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Paul Geoghegan

I am a lawyer in the sports law team at Morton Fraser LLP and act for a number of UK-wide sports clubs and organisations. In addition to being passionate about sports (whether playing, watching or just talking!!), I also have a particular interest in how sport is affected by legal issues. This year's Olympic Games promises to be an unforgettable spectacle and I hope through my blog, I can share some of these interesting legal issues with you.

Olympic Countdown: Triathlon

Late to the party

Perhaps the only Olympic sport where how quick you can get your clothes off affects your chances of winning, triathlon is one of the fastest-growing sports in the world. 

Despite having a suitably Olympic name from the Greek for trei (three) and athlos (contest), triathlon has only been part of the Olympics since Sydney in 2000 where an estimated 500,000 spectators watched the event.  

The sport is arguably one of the most gruelling tests of stamina with athletes swimming 1,500 metres then cycling 43km before finishing with a 10km run.  Even more impressive is that the winning triathletes in the men’s and women’s competition at London 2012 will be looking to complete the course in less than 2 hours without any breaks.        

Triathlon at London 2012

As with previous Olympics, the triathlon competition at London 2012 will involve a men’s and women’s race with each country being limited to 3 competitors in each race. 

The course at Hyde Park will be used for both races and as tickets are not required for 90% of the route, triathlon may well be the sport of choice for the more budget-concious spectator.

The use of domestiques

Team GB has good prospects for medal success in the triathlon competition with brothers Alistair and Jonathan Brownlee and Helen Jenkins all ranked in the world top 10.

However, Team GB has caused controversy recently with its decision to select “domestiques” to give the Brownlees and Jenkins the best possible chance of winning a medal.

The term “domestique” (which translates as “servant” in French) is often associated with road cycling and describes someone who works for the benefit of the team.  Anyone who has watched the Tour de France recently will have noticed several domestiques from Team Sky working tirelessly to try to help Bradley Wiggins in his bid to become the first British rider to win the Tour.  The role of the Team Sky domestiques will change on a day by day basis but will often include forcing or chasing a breakaway group with Wiggins in their slip stream conserving energy.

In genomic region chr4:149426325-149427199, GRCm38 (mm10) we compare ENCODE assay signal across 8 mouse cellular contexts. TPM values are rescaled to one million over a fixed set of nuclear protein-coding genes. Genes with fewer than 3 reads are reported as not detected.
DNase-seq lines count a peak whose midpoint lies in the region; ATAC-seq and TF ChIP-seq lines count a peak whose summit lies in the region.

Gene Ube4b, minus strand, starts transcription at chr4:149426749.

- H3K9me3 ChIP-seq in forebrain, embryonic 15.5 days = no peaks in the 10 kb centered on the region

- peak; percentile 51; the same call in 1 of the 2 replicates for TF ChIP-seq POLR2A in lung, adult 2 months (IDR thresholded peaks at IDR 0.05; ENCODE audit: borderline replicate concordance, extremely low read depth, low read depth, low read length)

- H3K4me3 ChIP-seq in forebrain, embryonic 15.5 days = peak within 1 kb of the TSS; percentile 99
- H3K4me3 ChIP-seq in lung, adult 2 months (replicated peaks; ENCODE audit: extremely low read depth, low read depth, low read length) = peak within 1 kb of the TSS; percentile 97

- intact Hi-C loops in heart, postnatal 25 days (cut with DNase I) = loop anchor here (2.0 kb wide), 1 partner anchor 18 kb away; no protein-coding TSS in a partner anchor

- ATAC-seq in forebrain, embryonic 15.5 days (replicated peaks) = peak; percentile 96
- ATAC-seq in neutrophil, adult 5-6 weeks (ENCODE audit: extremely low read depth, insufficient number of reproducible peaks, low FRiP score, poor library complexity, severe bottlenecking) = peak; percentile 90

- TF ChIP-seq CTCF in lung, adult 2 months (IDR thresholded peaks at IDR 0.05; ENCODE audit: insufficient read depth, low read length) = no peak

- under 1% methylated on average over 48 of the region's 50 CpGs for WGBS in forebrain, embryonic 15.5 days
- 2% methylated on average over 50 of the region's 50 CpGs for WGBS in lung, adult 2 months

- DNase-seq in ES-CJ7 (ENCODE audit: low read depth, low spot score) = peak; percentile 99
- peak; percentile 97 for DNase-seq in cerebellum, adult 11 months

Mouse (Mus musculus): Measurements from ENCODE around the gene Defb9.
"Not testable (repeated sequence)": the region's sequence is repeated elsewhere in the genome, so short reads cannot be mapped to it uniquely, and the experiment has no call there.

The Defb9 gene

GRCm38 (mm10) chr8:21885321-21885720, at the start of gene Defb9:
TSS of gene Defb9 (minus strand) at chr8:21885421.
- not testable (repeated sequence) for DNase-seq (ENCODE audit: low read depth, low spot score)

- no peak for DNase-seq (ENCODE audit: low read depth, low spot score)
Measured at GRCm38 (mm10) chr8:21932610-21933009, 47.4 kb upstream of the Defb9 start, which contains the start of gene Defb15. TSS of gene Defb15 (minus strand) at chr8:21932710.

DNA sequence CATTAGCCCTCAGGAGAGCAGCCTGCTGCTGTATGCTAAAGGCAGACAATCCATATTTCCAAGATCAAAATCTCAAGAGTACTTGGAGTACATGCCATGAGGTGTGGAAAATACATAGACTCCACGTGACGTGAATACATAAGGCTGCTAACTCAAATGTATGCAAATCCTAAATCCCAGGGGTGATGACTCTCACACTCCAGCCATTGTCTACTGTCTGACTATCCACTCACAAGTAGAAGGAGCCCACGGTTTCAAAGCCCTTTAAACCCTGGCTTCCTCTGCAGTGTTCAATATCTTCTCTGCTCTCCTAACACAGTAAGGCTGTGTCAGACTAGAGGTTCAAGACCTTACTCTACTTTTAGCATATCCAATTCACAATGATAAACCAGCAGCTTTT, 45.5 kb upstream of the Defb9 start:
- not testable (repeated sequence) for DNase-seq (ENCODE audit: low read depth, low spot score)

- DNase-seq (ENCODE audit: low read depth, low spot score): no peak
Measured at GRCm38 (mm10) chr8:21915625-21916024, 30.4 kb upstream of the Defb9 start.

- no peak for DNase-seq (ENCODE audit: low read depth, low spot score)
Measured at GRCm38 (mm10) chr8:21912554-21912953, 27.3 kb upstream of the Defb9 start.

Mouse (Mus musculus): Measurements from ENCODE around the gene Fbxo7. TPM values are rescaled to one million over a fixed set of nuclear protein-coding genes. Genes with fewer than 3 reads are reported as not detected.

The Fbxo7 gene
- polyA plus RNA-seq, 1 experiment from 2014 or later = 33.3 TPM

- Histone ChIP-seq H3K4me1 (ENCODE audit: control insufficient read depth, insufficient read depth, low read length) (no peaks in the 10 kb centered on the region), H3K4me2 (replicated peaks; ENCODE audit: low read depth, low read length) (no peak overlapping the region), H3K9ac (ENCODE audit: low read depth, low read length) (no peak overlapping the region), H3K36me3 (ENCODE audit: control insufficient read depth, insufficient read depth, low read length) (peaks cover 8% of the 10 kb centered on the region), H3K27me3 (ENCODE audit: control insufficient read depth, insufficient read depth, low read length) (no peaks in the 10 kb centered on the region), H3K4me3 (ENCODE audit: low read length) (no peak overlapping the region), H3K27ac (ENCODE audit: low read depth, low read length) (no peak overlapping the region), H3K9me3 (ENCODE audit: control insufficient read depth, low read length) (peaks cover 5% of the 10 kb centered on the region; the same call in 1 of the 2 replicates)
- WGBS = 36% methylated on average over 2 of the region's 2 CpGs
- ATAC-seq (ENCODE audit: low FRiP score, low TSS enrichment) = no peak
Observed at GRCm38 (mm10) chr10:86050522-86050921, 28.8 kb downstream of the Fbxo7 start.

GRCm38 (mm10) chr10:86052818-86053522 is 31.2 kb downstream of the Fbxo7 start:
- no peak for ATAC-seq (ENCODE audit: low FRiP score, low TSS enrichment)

Whilst the use of domestiques in Olympic competitions is not prohibited by the International Olympic Committee, it is easy to see why it is a tactic which divides public opinion.  Of course we all want to see Team GB do well at this summer’s Games but is it really in the Olympic spirit to be picking athletes (many of whom are ranked considerably lower than athletes who have missed out on selection) for the sole purpose of improving the chances of our medal hopefuls?  

I often wonder what the domestiques think of being selected for London 2012.  Are they happy to just be part of Team GB or do they feel somehwat patronised that despite the years of preparation and training, they are not deemed good enough to compete for a medal and are instead being asked to sacrifice themselves for the “common good”?  Is performing the role of a domestique realling competing in the true sense of the word?

Regardless of your own views on the use of domestiques, if Alistair or Jonathan Brownlee and Helen Jenkins win gold this summer, they will fully deserve the adoration which their success will bring them.  However, if that does happen, let us not forget the selfless contributions which Stuart Hayes and Lucy Hall, the triathletes selected by Team GB as dedicated domestiques, will have made.